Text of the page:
In January, I wrote a piece for the Ringer called “Raheem Sterling Proves That Everything You Know About Goal-Scoring Is Wrong”.
The piece is about the making of a consistent goal-scorer in elite football and what is most important. Using an augmentation of a traditional expected goals model, inspired by the work of Devin Pleuler, I believe the article makes a convincing case for chance-getting’s relative importance compared to chance-taking. In a professional footballing environment, the disparity in shooting ability between players seems to be smaller than the disparity in the suite of subtle factors that make up getting the chances themselves: movement, shot taking, intuition with team-mates, and so on.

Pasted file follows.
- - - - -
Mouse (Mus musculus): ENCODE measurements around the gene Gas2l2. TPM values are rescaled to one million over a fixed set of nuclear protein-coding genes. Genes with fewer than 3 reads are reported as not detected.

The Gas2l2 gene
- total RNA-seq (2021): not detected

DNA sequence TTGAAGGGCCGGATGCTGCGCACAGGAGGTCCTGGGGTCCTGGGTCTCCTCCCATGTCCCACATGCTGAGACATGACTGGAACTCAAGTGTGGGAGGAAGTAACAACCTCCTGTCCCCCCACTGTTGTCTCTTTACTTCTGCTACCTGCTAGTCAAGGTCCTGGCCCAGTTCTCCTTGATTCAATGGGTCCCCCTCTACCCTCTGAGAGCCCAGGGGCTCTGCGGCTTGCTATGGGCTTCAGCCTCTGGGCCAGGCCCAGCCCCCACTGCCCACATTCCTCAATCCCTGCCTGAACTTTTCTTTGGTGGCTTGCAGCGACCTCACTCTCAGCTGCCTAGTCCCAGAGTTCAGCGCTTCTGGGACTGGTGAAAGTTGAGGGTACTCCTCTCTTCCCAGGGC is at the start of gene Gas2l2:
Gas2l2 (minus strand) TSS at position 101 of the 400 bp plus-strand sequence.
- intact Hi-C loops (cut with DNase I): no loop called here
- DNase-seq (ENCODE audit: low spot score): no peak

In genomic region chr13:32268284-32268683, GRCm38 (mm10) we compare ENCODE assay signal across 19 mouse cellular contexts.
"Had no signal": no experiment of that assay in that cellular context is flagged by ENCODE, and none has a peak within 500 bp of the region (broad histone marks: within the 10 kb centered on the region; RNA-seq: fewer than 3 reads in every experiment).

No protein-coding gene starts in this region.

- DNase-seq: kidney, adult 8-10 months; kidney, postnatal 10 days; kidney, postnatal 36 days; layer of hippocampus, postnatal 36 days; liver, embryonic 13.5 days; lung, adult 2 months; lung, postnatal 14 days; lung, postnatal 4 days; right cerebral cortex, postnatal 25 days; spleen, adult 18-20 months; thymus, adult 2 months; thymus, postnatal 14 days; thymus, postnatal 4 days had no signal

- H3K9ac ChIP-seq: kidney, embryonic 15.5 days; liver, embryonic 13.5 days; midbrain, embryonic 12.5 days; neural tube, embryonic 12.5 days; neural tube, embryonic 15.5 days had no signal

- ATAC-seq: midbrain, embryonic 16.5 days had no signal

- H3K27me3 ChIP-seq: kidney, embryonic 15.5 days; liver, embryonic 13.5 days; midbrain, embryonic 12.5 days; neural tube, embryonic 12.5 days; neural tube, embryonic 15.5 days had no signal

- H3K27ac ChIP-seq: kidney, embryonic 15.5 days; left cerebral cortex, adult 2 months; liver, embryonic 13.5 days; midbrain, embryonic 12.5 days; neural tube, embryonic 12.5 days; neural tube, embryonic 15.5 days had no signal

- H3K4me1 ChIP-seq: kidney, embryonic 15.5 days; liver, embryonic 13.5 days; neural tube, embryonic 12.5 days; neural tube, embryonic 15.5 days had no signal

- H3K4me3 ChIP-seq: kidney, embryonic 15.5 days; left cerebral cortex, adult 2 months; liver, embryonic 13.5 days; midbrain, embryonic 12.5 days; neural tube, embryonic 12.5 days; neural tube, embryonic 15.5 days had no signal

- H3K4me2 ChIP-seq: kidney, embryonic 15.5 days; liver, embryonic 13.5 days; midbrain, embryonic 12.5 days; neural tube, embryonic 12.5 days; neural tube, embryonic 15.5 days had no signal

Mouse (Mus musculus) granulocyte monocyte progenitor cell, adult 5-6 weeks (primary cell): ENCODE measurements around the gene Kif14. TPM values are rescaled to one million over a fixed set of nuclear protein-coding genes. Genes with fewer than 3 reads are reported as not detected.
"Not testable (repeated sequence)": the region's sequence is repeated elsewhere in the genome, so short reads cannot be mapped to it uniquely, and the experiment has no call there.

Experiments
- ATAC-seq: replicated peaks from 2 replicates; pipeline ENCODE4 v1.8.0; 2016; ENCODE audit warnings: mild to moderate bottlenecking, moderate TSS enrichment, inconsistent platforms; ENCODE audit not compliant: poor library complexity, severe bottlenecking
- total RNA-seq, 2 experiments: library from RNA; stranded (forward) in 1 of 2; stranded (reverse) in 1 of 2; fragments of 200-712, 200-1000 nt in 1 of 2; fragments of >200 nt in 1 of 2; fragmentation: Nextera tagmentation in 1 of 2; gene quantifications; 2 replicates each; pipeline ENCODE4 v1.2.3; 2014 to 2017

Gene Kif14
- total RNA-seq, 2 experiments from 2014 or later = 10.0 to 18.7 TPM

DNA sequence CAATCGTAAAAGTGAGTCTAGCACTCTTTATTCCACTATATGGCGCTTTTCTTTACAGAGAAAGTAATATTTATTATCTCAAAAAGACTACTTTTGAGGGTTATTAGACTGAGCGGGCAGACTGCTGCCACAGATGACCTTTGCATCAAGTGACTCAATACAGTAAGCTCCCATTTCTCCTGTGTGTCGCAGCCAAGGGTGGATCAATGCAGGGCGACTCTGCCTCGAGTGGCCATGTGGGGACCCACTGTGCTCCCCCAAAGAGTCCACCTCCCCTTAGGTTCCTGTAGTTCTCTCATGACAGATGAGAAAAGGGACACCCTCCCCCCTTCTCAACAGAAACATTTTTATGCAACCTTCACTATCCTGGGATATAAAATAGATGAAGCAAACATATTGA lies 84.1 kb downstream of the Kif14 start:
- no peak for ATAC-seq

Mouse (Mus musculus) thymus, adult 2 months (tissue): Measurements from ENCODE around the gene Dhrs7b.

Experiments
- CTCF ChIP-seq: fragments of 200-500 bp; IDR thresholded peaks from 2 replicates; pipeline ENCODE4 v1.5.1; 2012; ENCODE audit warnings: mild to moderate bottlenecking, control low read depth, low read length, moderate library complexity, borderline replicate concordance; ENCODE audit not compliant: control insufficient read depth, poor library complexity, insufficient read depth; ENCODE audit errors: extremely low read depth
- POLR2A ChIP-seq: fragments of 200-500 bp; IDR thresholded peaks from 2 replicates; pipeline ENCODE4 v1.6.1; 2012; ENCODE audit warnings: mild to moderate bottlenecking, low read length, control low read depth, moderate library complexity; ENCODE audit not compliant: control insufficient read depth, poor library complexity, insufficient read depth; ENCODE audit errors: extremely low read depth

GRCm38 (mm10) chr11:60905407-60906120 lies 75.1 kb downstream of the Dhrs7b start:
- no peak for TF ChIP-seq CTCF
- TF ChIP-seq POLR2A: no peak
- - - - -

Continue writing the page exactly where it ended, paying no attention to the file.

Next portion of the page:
Of course, getting chances is also contingent on having team-mates who can create them, and so I believe a natural extension of this work would be to attempt to isolate the relative importance of creator and finisher. This, though, is no easy feat. Like development economics, football analytics is likely to need to rely on the natural experiments provided by transfers to find some proxy for this effect. If a world-class pair of creator and finisher are split up, and the striker that comes in is obviously worse, how much output is lost, and vice versa?
I hope the field is able to attempt to tackle these questions soon, and we continue to make break-throughs that inform our understanding of the sport.